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Anatomy of a submarine pyroclastic flow and associated turbidity current: July 2003 dome collapse, Soufrière Hills volcano, Montserrat, West Indies

Trofimovs, Jessica; Sparks, R. Stephen John; Talling, Peter J.. 2008 Anatomy of a submarine pyroclastic flow and associated turbidity current: July 2003 dome collapse, Soufrière Hills volcano, Montserrat, West Indies. Sedimentology, 55 (3). 617-634. 10.1111/j.1365-3091.2007.00914.x

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Abstract/Summary

The 12 to 13 July 2003 andesite lava dome collapse at the Soufrière Hills volcano, Montserrat, provides the first opportunity to document comprehensively both the sub-aerial and submarine sequence of events for an eruption. Numerous pyroclastic flows entered the ocean during the collapse, depositing approximately 90% of the total material into the submarine environment. During peak collapse conditions, as the main flow penetrated the air–ocean interface, phreatic explosions were observed and a surge cloud decoupled from the main flow body to travel 2 to 3 km over the ocean surface before settling. The bulk of the flow was submerged and rapidly mixed with sea water forming a water-saturated mass flow. Efficient sorting and physical differentiation occurred within the flow before initial deposition at 500 m water depth. The coarsest components (∼60% of the total volume) were deposited proximally from a dense granular flow, while the finer components (∼40%) were efficiently elutriated into the overlying part of the flow, which evolved into a far-reaching turbidity current.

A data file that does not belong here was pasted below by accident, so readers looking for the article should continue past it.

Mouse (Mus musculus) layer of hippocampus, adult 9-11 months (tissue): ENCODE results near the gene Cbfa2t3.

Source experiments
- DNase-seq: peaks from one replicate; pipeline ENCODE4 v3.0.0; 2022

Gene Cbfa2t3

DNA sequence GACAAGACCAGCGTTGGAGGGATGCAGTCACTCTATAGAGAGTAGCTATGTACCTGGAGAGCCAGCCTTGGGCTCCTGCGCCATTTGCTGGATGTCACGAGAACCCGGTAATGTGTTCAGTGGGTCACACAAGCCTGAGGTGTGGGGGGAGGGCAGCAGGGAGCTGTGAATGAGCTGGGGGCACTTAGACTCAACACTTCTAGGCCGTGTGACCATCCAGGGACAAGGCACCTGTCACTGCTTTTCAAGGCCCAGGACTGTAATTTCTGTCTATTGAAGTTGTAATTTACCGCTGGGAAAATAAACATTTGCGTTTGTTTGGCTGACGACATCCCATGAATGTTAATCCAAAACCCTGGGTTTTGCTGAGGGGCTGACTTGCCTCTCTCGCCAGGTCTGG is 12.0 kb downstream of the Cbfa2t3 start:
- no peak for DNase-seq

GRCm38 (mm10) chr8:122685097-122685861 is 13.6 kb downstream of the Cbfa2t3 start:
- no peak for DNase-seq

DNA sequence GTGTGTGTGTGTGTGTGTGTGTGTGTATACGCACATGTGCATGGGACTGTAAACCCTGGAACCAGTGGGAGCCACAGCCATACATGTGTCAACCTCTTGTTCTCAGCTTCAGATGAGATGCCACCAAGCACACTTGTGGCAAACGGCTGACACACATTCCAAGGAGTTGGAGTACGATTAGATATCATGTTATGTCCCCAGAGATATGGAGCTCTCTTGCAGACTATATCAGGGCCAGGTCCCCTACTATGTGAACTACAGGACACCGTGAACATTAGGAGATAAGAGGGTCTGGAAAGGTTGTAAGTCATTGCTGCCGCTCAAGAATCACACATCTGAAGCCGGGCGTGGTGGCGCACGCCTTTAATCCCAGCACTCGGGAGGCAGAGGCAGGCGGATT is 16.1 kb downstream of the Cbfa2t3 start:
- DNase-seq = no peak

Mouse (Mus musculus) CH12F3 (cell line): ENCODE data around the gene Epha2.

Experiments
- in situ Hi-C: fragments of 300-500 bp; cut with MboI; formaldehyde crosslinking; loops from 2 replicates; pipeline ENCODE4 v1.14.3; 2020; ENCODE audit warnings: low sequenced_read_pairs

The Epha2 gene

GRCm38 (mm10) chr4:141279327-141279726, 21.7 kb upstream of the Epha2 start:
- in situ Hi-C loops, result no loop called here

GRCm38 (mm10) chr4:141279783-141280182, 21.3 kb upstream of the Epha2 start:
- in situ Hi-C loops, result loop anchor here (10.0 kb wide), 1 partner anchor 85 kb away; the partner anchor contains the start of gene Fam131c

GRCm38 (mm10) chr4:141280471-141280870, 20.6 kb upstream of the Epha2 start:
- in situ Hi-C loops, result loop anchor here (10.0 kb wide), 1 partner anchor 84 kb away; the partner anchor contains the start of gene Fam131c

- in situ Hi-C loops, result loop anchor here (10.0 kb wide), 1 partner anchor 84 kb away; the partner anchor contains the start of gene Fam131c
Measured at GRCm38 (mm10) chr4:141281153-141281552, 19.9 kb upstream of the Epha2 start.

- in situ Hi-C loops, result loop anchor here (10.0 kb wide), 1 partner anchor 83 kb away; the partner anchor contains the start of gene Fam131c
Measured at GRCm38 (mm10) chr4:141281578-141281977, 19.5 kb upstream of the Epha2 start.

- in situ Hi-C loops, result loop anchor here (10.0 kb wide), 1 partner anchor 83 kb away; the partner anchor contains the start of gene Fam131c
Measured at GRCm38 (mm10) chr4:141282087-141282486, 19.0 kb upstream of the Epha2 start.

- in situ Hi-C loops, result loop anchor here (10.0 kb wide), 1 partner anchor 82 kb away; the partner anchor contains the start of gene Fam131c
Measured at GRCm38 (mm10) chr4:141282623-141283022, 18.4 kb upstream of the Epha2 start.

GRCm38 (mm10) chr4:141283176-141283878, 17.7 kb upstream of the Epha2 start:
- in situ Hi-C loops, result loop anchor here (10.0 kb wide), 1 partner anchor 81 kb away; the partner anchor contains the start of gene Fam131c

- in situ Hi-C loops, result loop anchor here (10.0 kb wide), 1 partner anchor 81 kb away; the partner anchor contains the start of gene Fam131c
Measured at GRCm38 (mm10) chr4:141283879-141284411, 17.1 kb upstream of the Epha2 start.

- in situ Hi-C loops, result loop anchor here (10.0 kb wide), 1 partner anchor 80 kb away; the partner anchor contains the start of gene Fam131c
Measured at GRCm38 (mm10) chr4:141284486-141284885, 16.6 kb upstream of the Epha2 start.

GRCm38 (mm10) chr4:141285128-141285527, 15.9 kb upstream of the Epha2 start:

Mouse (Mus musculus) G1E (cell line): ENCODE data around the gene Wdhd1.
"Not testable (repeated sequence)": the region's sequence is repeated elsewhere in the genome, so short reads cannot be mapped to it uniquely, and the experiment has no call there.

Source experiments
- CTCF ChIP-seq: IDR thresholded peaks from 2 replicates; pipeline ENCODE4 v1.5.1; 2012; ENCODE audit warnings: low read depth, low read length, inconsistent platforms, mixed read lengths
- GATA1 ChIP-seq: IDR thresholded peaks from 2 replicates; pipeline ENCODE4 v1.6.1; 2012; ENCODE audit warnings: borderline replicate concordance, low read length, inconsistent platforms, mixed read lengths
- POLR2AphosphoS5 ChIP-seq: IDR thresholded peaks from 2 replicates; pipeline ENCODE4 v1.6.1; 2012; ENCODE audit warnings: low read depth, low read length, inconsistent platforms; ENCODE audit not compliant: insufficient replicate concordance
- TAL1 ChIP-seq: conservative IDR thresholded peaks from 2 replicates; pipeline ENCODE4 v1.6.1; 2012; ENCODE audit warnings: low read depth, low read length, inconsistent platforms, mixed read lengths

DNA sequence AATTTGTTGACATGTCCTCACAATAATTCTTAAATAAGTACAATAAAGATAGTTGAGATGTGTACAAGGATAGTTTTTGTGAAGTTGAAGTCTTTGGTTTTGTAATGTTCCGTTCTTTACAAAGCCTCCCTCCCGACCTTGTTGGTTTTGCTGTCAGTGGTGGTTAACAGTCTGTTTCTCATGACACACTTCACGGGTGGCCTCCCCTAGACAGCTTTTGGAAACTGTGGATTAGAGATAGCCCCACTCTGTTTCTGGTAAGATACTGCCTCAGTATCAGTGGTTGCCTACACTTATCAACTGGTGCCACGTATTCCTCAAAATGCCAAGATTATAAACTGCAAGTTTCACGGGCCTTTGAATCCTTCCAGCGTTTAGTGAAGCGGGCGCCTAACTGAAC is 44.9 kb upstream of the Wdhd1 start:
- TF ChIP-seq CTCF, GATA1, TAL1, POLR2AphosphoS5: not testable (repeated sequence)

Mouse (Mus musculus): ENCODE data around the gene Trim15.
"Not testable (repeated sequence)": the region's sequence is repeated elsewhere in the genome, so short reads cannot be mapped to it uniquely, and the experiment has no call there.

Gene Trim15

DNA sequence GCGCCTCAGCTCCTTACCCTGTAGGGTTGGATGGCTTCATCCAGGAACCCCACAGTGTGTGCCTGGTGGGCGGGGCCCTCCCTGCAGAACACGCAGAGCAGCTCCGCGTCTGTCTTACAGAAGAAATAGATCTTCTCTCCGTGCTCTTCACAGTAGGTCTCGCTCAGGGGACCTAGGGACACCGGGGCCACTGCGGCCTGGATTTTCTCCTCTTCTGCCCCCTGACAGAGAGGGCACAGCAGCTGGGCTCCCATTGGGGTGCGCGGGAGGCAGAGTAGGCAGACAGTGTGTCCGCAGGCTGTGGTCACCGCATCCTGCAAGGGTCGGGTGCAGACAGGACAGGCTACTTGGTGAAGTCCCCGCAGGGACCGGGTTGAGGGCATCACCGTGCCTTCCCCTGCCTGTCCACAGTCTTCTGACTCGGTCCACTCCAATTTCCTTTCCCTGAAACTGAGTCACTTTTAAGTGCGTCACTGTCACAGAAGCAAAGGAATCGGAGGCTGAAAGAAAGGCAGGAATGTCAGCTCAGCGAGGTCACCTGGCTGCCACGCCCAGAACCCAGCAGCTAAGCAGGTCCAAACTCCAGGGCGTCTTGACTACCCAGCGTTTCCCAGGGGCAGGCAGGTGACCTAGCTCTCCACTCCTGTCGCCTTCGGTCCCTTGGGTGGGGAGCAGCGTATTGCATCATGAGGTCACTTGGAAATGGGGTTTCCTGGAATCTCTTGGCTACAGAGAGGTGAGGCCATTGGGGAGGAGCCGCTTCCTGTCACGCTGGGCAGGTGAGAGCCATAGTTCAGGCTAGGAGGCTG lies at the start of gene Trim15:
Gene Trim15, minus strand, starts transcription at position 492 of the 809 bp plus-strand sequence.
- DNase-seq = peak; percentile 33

Item Type: Publication - Article
Digital Object Identifier (DOI): 10.1111/j.1365-3091.2007.00914.x
ISSN: 0037-0746
Date made live: 18 Jul 2008 +0 (UTC)
URI: http://nora.nerc.ac.uk/id/eprint/154750

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